Making the North a global powerhouse
Register for free to receive latest news stories direct to your inboxRegister
Jake Berry MP has called for a Northern Big Bang to spark major investment in the region.
Taking to the stage at Invest North, the former Northern Powerhouse Minister hosted an international trade and investment panel, sponsored by global law firm, Squire Patton Boggs, which included the 53rd Speaker of the US House of Representatives, John Boehner who now serves as a senior strategic advisor to Squire Patton Boggs focusing on global business development.
Berry and Boehner were also joined by Lakshmi Kaul, UK head and representative of the Confederation of Indian Industry and Katherine Richardson, deputy director UK regions at the Department of International Trade.
The 45 minute session started with Berry highlighting the size of the north’s economy, £333bn, and the region’s proven capabilities in high value manufacturing, education, energy and life sciences.
The focus then moved to the opportunities for the north to trade with the USA, a market which already accounts for £6.3bn worth of exports from the region.
Boehner explained that with the new administration under Biden that he believes “there’s an interest in a UK US trade agreement”. However he cautioned this would take some time, perhaps “a year or two”.
Away from a central UK US trade deal the former senator explained that the real opportunities for the north on a state by state basis, highlighting that states like Texas, Ohio, Georgia, Colorado and Arizona have big economies and “commerce departments looking at putting together relationships between manufacturers in those states with suppliers all over the world”.
In his opinion he believes that northern businesses shouldn’t be blinded by the headlines about “the latest miss cue in the US UK trade deal”. Instead he suggested that they look to these states and where their customers or potential customers might be and start working with state officials, “you’ll likely have far more success especially in the short term.”
At this point Richardson emphasised that the UK and US markets already have a strong trade connection and the the Department for International Trade has people on the ground in market.
“We’ve got trade specialists located throughout the US” she said. Before adding that the Northern Powerhouse team has also employed specific people in places such as Houston and Atlanta that are working to promote northern investment opportunities and bring money into the region.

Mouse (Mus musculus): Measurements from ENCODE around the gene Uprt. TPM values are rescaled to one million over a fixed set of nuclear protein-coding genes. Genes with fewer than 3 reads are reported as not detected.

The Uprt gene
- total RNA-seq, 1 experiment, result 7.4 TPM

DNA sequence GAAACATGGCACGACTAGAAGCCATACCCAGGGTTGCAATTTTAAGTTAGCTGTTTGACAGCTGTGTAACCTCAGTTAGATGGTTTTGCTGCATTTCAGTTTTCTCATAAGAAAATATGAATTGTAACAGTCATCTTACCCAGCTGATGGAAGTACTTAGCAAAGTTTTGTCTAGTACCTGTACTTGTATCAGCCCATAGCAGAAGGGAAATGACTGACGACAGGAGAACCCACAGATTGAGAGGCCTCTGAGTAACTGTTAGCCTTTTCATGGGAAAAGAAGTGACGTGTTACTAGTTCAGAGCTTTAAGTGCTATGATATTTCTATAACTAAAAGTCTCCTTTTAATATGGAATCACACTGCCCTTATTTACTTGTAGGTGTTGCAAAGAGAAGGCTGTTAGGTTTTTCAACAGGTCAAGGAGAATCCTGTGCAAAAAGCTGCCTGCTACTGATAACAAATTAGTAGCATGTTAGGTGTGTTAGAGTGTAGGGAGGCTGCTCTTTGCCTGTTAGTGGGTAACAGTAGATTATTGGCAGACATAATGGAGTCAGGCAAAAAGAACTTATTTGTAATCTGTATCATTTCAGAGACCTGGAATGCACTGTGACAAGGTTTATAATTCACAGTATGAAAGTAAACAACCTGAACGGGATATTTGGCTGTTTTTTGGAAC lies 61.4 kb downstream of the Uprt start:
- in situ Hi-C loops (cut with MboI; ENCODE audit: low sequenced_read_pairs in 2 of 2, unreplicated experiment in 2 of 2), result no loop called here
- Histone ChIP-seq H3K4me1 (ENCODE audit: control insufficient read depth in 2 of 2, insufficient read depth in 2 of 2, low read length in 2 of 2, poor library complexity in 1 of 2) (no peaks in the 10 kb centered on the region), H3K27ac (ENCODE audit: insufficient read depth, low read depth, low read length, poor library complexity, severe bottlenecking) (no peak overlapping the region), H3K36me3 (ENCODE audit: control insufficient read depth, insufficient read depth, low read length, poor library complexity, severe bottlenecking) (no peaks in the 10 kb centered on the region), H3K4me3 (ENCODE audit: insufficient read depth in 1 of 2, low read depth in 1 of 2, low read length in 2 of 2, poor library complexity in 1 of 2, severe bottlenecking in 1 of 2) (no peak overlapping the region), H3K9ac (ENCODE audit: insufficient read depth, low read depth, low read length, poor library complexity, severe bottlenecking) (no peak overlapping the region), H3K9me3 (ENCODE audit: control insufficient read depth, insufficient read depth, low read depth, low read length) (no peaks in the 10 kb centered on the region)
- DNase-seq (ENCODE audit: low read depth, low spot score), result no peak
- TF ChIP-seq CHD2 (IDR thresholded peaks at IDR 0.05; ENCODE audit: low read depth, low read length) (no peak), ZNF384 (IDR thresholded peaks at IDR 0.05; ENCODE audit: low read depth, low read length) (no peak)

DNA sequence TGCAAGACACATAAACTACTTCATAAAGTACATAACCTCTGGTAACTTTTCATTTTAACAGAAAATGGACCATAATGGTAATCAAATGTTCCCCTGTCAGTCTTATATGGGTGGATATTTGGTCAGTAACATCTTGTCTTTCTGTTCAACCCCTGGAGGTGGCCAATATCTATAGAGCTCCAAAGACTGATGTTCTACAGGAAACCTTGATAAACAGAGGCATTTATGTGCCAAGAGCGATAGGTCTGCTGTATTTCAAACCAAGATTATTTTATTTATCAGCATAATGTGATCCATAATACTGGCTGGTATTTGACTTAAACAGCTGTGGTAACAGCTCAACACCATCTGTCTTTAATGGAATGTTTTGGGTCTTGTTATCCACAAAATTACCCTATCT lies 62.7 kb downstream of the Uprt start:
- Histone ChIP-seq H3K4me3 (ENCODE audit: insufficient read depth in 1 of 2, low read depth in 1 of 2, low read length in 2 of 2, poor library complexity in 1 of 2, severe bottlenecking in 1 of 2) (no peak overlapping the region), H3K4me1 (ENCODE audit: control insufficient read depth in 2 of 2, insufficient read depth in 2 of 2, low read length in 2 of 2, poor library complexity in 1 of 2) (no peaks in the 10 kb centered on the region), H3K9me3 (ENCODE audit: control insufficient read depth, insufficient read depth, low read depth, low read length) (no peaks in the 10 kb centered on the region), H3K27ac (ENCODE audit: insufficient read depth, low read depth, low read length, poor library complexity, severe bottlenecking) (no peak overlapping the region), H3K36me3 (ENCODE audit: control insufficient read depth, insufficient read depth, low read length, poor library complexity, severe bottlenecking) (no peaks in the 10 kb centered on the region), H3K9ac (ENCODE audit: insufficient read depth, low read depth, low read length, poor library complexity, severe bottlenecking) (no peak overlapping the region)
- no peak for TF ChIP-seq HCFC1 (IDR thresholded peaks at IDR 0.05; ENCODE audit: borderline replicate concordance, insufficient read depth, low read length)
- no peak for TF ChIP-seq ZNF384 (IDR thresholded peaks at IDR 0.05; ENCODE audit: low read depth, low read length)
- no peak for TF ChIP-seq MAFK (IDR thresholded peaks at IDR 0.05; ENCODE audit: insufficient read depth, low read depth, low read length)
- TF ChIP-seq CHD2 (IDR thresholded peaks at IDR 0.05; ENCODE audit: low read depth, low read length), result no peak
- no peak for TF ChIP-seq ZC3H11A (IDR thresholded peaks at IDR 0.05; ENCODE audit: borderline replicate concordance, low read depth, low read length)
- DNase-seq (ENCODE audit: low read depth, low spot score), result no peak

Discussing the key growth markets she sees in the US, Richardson said: “The number one [opportunity] is in life sciences, and the north is a world leader in that field, I think tech generally and FinTech are areas we’re also exploring.”
Berry highlighted that a challenge for the business community can sometimes be in finding its international markets and emphasised that there is support and advice available from DIT.
Moving continents, the conversation turned to opportunities in the East with Kaul talking about the opportunities provided to the north by its “living bridge connection” to India.
She said: “Its a living bridge of opportunities, of people, of culture and of investment which drives these trade agreements forward.
Kaul added that the term is fairly recent but that similarly to Boehner it is the people link that leads to business opportunities.
“There are about 842 Indian companies in the UK, contributing about £41.2 bn in turnover”, she said, explaining many of these businesses links often start with “people coming to visit people who already live in the UK”.
As the session came to end Berry highlighted that the sponsor, Squire Patton Boggs had “Doing Business in…” guides available which can be accessed at squirepattonboggs.com.
With the final message coming from an audience member who shared: “The key to being a successful exporter is just to make it happen!”
The event has been curated by TheBusinessDesk.com and backed by a broad coalition of organisations spanning the public and private sectors, led by EY, Squire Patton Boggs, Influential, and Impact Data Metrics.